So far the games lists are just that – lists. Additional information for each game will become available once a review of said game is complete. The games/peripheral lists are also incomplete for now. Bear with me as I continue to add more games. Also, the lists aren’t as pretty as I’d like them to be, thanks to WordPress and OpenOffice not playing nice. This too will be corrected in time.
Lastly, I’ll be writing a brief overview of the systems themselves and any important peripherals. Sega loved random freaky peripherals and add-ons, so exploring these should be a hoot and/or a holler.
I don’t want to don the mantle of some Gestapo blogger who believes only his information is right. As I mentioned on Questicle.net and will reiterate here, I welcome any and all constructive criticism. I acknowledge that I don’t know much about Sega’s earlier consoles. I’ll do my best to put forth the most accurate historical information that I can find. That being said, I won’t deal with trolls. If you leave a nasty comment or insult me, I’ll delete your comment and block you from the site. “If you got beef, eat a pork chop,” as a wise man once said.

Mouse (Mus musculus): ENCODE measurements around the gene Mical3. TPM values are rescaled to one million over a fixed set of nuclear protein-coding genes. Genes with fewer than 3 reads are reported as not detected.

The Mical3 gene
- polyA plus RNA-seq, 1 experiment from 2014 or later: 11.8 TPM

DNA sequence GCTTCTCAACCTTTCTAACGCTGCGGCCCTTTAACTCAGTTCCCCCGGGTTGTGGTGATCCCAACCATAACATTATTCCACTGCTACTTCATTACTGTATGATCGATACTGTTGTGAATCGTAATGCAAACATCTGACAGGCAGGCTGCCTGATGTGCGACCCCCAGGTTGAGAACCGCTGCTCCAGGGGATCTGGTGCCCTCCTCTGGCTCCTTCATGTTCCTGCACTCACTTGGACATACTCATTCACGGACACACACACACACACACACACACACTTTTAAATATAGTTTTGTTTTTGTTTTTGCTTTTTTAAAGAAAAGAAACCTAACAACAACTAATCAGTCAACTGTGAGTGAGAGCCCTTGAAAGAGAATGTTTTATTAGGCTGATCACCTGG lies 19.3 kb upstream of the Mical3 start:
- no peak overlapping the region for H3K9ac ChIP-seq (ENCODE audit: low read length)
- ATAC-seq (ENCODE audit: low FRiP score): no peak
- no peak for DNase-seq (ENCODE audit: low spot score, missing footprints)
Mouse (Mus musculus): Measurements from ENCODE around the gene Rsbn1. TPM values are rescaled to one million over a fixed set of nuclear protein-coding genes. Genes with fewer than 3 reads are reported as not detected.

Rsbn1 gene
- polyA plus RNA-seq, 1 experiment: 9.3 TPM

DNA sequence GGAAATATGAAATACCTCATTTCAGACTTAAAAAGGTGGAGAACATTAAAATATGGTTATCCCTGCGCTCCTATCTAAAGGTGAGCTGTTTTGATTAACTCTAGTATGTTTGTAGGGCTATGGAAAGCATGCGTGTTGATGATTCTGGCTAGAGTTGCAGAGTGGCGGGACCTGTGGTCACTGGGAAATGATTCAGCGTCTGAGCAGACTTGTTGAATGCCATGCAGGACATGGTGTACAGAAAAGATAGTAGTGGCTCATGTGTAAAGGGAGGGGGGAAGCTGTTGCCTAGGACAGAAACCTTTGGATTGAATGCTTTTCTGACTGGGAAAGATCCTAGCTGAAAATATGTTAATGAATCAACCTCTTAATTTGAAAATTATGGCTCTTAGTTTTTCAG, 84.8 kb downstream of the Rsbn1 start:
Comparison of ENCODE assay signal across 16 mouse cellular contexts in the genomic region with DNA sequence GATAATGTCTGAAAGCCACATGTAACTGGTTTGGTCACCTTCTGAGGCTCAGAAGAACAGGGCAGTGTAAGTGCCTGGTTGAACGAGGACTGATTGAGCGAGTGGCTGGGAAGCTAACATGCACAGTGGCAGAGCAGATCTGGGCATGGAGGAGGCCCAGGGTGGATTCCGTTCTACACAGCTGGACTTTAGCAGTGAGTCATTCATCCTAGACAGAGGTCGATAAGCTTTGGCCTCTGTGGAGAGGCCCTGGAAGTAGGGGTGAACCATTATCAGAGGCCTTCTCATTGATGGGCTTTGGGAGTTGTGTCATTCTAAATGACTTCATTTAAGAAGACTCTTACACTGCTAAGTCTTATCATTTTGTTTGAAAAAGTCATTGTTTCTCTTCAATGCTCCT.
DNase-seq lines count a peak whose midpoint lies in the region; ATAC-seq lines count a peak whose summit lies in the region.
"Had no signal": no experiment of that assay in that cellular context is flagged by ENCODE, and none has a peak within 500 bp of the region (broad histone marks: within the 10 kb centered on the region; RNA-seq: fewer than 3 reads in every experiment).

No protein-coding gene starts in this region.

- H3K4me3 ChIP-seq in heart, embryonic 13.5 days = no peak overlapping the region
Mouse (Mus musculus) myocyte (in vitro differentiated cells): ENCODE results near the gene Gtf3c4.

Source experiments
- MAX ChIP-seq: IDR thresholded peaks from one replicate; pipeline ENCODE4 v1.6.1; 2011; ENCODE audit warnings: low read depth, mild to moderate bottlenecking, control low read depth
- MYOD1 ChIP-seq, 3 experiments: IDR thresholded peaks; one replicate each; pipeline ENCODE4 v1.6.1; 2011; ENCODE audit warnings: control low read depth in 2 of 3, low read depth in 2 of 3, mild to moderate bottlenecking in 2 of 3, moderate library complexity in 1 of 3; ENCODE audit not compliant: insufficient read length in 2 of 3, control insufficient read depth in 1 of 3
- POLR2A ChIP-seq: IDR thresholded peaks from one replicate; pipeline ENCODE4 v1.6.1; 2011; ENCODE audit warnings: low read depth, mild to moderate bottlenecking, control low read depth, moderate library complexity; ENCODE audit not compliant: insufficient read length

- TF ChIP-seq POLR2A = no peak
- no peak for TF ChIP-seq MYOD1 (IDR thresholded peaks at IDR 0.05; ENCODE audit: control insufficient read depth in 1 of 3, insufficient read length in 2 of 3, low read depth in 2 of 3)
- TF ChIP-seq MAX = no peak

“So you own all these systems and games, right?“
Alas, no. I’m in the process of compiling the Sega CD, Saturn, and Dreamcast libraries. All the other libraries – SG-1000, Master System, Genesis/Mega Drive, and Game Gear – are *mostly* available to stream legally and for free at archive.org.
“What about the Pico, the Nomad, the CDX, etc?“
I’ll write a brief article on the Pico and some of its games, but I don’t see the need to explore it in-depth. It was a funky edutaining mini-console/tablet hybrid for kids that, while ahead of its time, doesn’t fit in line with Sega’s main consoles. Any Pico apologists want to prove me wrong, feel free.
The Nomad is a portable Genesis. I’ll write an article about it when I reach ’95.
The CDX was a sleek combination of a Genesis and a Sega CD, but it never had any games of its own. It too will receive its own article at the appropriate time.
“Are you really gonna review every single Sega game?“
I’ve already started. Enjoy exploring “Sega Does.”